Tuesday 11 October 2016

Denominations and Christian Self-Identity

I think it is probably true to say that attachment to denominations is not as strong today as it was some decades ago. It seems to me that fewer Christians think of their identity in terms of belonging to a certain Christian denomination than used to be the case.

Nevertheless, it is still very common to hear Christians using denominational labels to define themselves. You can often hear believers saying that they are Pentecostals, or Baptists, or Lutherans, Presbyterians, Methodists, Episcopalians etc. You can also sometimes hear them saying that they belong, for example, to the “Baptist faith” or the “Reformed faith.”

Christian unity

Of course, there are times when we need to state our views on Christian things, and this can often be done by referring to denominations. Each denomination holds certain beliefs that differ from some other denominations. So sometimes it makes sense for a Christian to say that they side with the views of a certain denomination on an issue or even many issues.

However, many Christians go far beyond this. They actually see their very identity as a member of a denomination.

When believers talk in this way, it shows that they understand little about Christian unity. In the world there are only two fundamental categories of people. On the one hand there are those who have been born again (John 1:12-13; 3:3-8; Titus 3:5; 1 Peter 1:3, 23) and in a sense created again (2 Corinthians 5:17), and who have the Holy Spirit (Acts 2:38; Romans 8:9; Galatians 3:2; Ephesians 1:13; 4:30). And on the other hand there are those who have not been born or created again, and who don’t have the Holy Spirit.

Inwardly these two groups of people are very different. If it were possible to see the souls of each group, the souls of the first might look brilliant white, but those of the second pitch black. Or, the souls of the first group could be compared to a flock of birds, but those of the second to a heap of pieces of dead wood.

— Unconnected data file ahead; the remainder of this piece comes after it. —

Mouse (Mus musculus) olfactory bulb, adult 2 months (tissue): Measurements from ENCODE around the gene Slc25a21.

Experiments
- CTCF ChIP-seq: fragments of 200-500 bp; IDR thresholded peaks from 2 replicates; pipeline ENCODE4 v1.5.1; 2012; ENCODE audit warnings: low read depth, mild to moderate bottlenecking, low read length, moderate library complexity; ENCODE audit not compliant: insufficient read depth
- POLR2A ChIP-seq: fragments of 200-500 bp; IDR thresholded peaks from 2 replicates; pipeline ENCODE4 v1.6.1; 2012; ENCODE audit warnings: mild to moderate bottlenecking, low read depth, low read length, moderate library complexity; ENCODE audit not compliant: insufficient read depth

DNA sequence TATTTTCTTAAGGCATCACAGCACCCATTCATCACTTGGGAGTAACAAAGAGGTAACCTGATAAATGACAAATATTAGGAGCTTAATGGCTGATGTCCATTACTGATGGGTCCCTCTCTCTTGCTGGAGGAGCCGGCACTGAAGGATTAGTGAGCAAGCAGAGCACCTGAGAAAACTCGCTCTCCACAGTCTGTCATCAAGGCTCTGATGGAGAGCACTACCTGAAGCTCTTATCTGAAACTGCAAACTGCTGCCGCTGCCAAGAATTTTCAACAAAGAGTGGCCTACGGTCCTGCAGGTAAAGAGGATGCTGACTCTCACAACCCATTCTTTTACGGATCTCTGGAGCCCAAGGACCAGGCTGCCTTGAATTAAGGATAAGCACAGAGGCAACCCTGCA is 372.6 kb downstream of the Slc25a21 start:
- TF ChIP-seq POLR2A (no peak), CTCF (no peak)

All Christians simply by being Christians are extremely alike at a very deep level and extremely unlike non-Christians.

One church

In Ephesians 4:4-6 the apostle Paul stresses the oneness of key aspects of the Christian faith: 
“There is one body and one Spirit—just as you were called to the one hope that belongs to your call—one Lord, one faith, one baptism, one God and Father of all, who is over all and through all and in all.” (English Standard Version) 
Note here the inclusion of “one body,” which refers to the worldwide church. And note too that there is “one faith.” Every true Christian belongs to the one body and believes in the one faith.

Of course, the true worldwide church should not be equated with any visible structure or grouping of visible structures. Much in the world that has the label “Christian” is false or at least very deeply flawed. The true church is first and foremost an invisible entity, known to God alone. But it is a unity.

For Christians to think in terms of denominations, when considering who they are, is in a sense to divide the one body and the one faith up into parts.

Attitudes to denominations

If someone believes that a certain denomination best represents biblical teaching, then it makes sense that they think of themself as a Christian who sides with that denomination’s outlook and ways of doing things. But they should avoid thinking of themself as an actual member of the denomination.

Of course, on paper, we will often have to become a member of a denomination in order to join a local church. However, any membership should be limited to a piece of paper or a computer file. It shouldn’t enter into our understanding of who we actually are.

Besides, I would suggest that anyone who thinks that a certain denomination is fully, or almost fully, in line with the will of God is making a big mistake. I have spent many years studying and pondering Christian views on all sorts of issues, and in my opinion it is naive to think that any denomination has a monopoly on the truth. There are strengths and weaknesses in all of them, although some are admittedly much better than others.

Membership of a local church

As well as being members of the one, worldwide church, every Christian should also be a member of a local church. The Bible knows nothing of Christians going it alone. Instead, it constantly assumes that every believer will be part of a local church where they live.

There are two ways, then, in which church membership is a biblical concept. Every Christian is a member of the worldwide church, and every Christian should be a member of a local church.

But what we shouldn’t be is a member of a denomination, at least as far as our self-identity is concerned.

See also:

Every Christian Should Be a World Christian